The King–Devick test was useful in management of concussion in amateur rugby union and rugby league in New Zealand

  • D. King
    Corresponding author at: Emergency Department, Hutt Valley District Health Board, Private Bag 31-907, Lower Hutt, New Zealand. Tel.: +64 22 477 7285 (mobile).
    Sports Performance Research Institute New Zealand (SPRINZ) at AUT Millennium Campus, Faculty of Health and Environmental Science, Auckland University of Technology, New Zealand

    Emergency Department, Hutt Valley District Health Board, Lower Hutt, New Zealand
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  • C. Gissane
    School of Sport, Health and Applied Science, St Mary's University, Twickenham, Middlesex, United Kingdom
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  • P.A. Hume
    Sports Performance Research Institute New Zealand (SPRINZ) at AUT Millennium Campus, Faculty of Health and Environmental Science, Auckland University of Technology, New Zealand
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  • M. Flaws
    Emergency Department, Hutt Valley District Health Board, Lower Hutt, New Zealand
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Published:February 26, 2015DOI:


      • The King–Devick (K–D) test was used for routine sideline concussion assessment.
      • The K–D had an overall ICC of 0.92 (0.88 to 0.94) over three years.
      • The K–D had an overall sensitivity of 1.00, specificity or 0.94 and kappa of 0.98.
      • The K–D and SCAT3 helped identify cognitive impairment in players without symptoms.
      • There was a significant correlation between the K–D and the SAC total scores.



      To use the King–Devick (K–D) test in senior amateur rugby union and rugby league players over a domestic competition season to see if it could identify witnessed and unwitnessed episodes of concussion that occurred from participation in competition matches over three years.


      A prospective observational cohort study was conducted on a club level senior amateur rugby union team (n = 36 players in 2012 and 35 players in 2013) and a rugby league team (n = 33 players in 2014) during competition seasons in New Zealand. All 104 players completed two trials 10 min apart of the K–D at the beginning of their competition season. Concussions (witnessed or unwitnessed) were only recorded if they were formally diagnosed by a health practitioner.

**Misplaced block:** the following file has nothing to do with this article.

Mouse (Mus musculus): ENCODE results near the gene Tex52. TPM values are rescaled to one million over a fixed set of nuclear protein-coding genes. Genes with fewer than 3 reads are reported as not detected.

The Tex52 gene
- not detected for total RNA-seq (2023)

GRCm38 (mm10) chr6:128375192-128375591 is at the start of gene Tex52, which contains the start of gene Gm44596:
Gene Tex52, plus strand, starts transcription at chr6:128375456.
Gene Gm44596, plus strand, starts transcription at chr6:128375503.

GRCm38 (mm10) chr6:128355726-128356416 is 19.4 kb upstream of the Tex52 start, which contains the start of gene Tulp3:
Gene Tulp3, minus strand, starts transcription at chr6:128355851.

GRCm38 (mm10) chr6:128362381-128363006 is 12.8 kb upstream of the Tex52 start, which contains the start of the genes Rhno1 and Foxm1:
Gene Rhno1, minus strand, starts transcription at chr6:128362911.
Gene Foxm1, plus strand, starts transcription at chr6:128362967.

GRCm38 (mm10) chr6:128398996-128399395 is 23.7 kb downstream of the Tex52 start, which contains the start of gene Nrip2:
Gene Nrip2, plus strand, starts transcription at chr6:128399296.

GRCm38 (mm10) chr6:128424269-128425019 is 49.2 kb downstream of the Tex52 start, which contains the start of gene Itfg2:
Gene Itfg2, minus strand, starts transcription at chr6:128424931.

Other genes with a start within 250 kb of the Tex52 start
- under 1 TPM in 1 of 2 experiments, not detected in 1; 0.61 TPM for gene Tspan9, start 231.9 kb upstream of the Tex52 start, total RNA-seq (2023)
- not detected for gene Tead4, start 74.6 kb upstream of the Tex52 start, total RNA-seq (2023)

A total of 52 (8 witnessed; 44 unwitnessed) concussive events were identified over the duration of the study resulting in a concussion injury incidence of 44 (95% CI: 32 to 56) per 1000 match participation hours. There was a six-fold difference between witnessed and unwitnessed concussions recorded. There were observable learning effects observed between the first and the second K–D test baseline testing (50 vs. 45 s; z = −8.81; p < 0.001). For every 1 point reduction in each of the post-injury SAC components there was a corresponding increase (worsening) of K–D test times post-match for changes in orientation (2.9 s), immediate memory (1.8 s) concentration (2.8 s), delayed recall (2.0 s) and SAC total score (1.7 s).


      The rate of undetected concussion was higher than detected concussions by using the K–D test routinely following matches. Worsening of the K–D test post-match was associated with reduction in components of the SAC. The appeal of the K–D test is in the rapid, easy manner of its administration and the reliable, objective results it provides to the administrator. The K–D test helped identify cognitive impairment in players without clinically observable symptoms.


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